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I just read this article on Wikipedia: Certificate Signing Request

I'm not a PKI or Crypto expert. As I understand, a CSR (certification request) is always signed by the PKCS#10-Request creator.

What I don't understand is why the CA, which receives and processes the CSR, then removes this signature (I mean, without this signature a CA could possibly alter attributes of the CSR).

Why does a CA not just add the necessary attributes to the CSR and sign it with its private key?

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Wouldn't that effectively make a CSR mandatory? Or would you propose two different certificate formats, one with a signed CSR in it and one without? – David Schwartz Mar 10 '12 at 8:16
Now we have 2 formats: CSR and X.509. In my world only X.509 would exist but in two different "flavors": self-signed certificates and self-signed certificates which are signed by a CA (the CA only adds additional attributes and its signature to it). – Mike Mar 10 '12 at 17:50
So how would a CA sign a certificate without a CSR? – David Schwartz Mar 10 '12 at 21:46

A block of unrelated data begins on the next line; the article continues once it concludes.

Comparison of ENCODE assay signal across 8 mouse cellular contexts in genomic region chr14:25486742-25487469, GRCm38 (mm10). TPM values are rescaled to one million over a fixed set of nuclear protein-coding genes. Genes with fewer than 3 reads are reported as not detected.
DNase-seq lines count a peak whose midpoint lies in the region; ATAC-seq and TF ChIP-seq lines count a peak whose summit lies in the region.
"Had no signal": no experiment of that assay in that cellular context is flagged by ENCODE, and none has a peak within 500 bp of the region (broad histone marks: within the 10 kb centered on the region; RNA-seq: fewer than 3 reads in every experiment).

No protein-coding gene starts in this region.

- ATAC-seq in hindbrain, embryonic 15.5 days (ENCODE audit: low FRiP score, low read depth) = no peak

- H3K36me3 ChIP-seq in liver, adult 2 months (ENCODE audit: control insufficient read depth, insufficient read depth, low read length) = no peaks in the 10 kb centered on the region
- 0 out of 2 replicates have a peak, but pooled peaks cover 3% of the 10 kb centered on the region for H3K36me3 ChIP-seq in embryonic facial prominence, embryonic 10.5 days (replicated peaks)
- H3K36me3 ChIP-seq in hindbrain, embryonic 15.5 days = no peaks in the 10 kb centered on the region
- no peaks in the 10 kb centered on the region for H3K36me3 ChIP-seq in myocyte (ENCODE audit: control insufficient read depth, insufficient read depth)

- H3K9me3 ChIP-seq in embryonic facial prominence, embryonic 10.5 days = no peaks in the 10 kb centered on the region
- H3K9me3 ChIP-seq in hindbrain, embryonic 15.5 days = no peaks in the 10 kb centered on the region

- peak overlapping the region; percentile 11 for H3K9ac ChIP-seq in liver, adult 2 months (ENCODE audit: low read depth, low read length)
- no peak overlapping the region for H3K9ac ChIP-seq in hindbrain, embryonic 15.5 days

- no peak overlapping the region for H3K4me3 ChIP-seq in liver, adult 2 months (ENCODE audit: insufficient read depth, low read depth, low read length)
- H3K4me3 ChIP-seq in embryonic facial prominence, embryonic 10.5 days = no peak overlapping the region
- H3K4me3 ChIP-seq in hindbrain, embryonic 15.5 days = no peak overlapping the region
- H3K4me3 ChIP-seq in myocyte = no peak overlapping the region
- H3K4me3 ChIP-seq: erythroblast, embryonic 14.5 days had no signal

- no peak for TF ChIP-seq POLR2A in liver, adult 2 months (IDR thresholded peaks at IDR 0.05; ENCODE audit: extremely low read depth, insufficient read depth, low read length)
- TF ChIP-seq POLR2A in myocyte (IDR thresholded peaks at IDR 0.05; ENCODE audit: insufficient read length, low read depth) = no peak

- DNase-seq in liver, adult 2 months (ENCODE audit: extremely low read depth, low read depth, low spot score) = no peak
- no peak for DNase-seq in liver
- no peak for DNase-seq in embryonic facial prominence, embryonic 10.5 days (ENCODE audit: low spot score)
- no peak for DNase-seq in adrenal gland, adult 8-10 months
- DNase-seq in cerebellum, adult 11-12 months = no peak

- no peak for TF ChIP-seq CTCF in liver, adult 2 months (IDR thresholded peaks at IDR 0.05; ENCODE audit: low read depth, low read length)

At the moment afaik X.509 does not allow to attach a second signature to a self-signed certificate. In "my world" you would be able to send a self-signed certificate to the CA (since I'm a web developer, for example to an URI, then the CA adds additional attributes to it and sign this "extended cert" with its own private key. – Mike Mar 11 '12 at 0:33
btw: I've asked this question because I'm developing an app which creates a self-signed certificate for the user. This cert needs to be "confirmed" by a central CA. How does it work: The app sends the self-signed cert to the CA which issues a new cert with the users public key in it. This process is very simple and also I would have no clue how to implement CSR in different languages (javascript, perl etc..) – Mike Mar 11 '12 at 0:46
up vote 5 down vote accepted

If the CA issued something with a CSR as the dominant part of the To-Be-Signed field, it wouldn't be a X.509 certificate and hardly any existing software would know what to do with it. I guess the original CSR could be added as an extension, though.

Therefore, I suppose you are really asking why the X.509 certificate format wasn't originally specified to include the signatures of both the subject and issuer. I guess the reason was that if a PKI application trusts a specific CA, then that application trusts that the CA adds correct information (pairing a subject with a public key) in all of the certificate fields before issuing it. Adding the signature of the subject wouldn't add anything security-wise.

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The answer is simple: The original signature of a CSR is not needed in a signed certificate issued by a CA. If a CA does somthing wrong (e.g. change attributes of the CSR), the CSR creator doesn't have to use the cert (since he's the only holder of the private key, he is also the only one who could use it -> create signatures).

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